The wage-led growth-policies adopted during the last few years by the leftist Romanian government is a treatment for symptoms and not for the causes, as Romania still has a low productivity due to low added value in its companies, Dan Bucsa, UniCredit’s chief CEE economist, told journalists in Bucharest.
“Wages are lower in Romania than in other countries in the region because we are relying on small companies with low productivity. We are still relying on industries with low added value, like textiles and lohn,” Bucsa said.
According to the analyst, Romania has registered a rapid increase in productivity during the last years, but from a low base.
“When developing countries reach 70 percent of Eurozone productivity average, they hit a wall – the productivity gains become much slower. Romania is still far from this wall because it is at 54 percent of the Eurozone average,” he pointed out.
In the region, Hungary is the most proactive country in increasing productivity by favoring high value-added industries.
The economist considers that the workforce crisis in Romania is much lower than in Hungary or Poland as it is a reality of big cities, despite the fact that the country has a surplus of workforce in small towns and in the rural areas.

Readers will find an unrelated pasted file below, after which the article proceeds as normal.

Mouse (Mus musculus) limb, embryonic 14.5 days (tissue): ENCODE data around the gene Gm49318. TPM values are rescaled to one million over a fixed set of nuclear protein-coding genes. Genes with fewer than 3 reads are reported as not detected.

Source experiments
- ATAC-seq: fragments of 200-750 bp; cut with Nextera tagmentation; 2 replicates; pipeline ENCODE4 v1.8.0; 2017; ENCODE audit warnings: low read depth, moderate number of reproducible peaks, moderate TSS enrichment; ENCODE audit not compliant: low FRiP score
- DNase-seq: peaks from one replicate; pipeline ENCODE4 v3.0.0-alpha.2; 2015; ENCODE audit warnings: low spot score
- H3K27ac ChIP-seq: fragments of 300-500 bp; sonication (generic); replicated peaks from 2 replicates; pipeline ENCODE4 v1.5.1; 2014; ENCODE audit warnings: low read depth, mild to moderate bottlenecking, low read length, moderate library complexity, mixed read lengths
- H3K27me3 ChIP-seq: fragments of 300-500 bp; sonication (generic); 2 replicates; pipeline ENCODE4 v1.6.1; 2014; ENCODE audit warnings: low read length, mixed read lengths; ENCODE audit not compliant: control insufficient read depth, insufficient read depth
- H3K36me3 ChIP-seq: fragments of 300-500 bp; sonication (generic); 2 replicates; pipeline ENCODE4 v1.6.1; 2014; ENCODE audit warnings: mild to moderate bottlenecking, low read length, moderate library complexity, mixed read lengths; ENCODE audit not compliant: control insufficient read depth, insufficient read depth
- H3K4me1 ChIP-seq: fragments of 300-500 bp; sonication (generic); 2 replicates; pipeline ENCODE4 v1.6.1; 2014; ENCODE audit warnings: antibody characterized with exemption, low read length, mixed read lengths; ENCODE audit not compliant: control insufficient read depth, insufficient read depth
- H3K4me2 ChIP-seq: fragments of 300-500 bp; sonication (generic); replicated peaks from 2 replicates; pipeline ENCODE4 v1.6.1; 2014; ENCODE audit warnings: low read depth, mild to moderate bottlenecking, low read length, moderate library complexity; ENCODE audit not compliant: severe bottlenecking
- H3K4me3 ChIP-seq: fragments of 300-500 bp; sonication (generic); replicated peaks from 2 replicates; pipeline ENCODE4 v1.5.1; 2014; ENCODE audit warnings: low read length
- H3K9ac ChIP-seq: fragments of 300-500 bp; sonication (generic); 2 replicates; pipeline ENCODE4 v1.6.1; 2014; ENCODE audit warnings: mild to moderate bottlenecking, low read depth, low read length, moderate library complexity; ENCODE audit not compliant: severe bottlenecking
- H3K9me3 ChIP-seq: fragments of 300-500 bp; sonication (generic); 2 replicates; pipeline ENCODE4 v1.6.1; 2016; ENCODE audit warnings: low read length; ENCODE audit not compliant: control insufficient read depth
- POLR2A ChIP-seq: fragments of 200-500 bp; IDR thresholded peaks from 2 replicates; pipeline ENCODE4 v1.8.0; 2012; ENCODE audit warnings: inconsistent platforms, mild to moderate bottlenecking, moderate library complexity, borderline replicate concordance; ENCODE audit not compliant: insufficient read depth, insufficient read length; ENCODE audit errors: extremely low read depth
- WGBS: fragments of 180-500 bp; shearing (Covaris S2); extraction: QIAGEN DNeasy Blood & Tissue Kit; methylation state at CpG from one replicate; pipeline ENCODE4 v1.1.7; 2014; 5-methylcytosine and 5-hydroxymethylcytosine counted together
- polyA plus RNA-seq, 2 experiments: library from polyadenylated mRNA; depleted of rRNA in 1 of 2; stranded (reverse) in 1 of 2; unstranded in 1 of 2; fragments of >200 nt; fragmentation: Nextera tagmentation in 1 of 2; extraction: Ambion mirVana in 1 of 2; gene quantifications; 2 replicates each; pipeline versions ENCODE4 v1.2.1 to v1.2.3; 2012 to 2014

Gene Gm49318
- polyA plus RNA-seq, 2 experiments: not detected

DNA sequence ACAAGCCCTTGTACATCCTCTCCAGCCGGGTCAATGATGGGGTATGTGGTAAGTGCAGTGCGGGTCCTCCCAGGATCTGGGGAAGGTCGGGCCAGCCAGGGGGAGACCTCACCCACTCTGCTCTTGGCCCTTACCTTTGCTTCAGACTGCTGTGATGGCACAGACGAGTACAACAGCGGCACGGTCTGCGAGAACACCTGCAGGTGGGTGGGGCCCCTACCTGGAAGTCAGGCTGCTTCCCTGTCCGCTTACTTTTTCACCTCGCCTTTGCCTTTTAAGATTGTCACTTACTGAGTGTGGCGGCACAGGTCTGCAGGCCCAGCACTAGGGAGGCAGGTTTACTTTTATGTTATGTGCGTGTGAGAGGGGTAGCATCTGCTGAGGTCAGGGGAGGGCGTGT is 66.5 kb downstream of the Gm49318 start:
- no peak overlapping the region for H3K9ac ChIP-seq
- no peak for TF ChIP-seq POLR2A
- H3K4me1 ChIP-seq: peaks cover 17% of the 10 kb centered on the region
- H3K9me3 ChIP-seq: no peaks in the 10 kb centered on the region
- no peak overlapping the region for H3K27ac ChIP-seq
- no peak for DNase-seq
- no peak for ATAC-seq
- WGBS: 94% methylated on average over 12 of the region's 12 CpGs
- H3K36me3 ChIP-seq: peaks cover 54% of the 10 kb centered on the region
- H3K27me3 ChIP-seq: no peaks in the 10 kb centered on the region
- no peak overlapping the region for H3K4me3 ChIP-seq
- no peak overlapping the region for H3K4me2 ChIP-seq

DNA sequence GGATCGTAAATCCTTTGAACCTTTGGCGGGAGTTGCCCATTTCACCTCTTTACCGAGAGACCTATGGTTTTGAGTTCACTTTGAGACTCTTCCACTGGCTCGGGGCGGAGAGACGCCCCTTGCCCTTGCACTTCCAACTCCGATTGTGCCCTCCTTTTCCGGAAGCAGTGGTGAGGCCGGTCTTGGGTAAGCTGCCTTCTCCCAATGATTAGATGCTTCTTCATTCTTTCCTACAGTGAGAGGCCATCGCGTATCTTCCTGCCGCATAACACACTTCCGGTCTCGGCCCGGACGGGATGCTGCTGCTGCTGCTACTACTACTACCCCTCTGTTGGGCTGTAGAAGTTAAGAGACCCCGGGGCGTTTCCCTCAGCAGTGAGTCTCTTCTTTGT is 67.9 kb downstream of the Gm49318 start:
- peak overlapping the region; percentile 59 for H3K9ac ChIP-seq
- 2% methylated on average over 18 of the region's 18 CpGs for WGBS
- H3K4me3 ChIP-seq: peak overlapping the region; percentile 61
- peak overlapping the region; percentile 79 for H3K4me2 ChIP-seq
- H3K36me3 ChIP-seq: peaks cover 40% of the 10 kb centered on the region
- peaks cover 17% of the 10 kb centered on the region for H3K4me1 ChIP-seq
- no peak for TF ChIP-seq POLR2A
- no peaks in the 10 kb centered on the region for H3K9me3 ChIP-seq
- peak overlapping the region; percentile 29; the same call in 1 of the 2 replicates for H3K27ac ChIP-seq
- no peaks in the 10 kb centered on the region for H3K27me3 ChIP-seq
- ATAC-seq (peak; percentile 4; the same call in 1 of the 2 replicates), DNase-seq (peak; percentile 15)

“In the whole region, people prefer to migrate to more developed countries in the West than to become commuters to big cities in their own countries,” Bucsa said.
According to the analyst, workforce crisis affects only some industries in Romania, like constructions, where it is a shortage of skilled personnel.
The Romanian government adopted during the last few years a strategy of wage-led growth, stimulating household consumption and GDP growth rates.
But this model has generated larger fiscal and current account deficits and experts insist Romania should change the economic model in order to obtain real long-term economic and social development.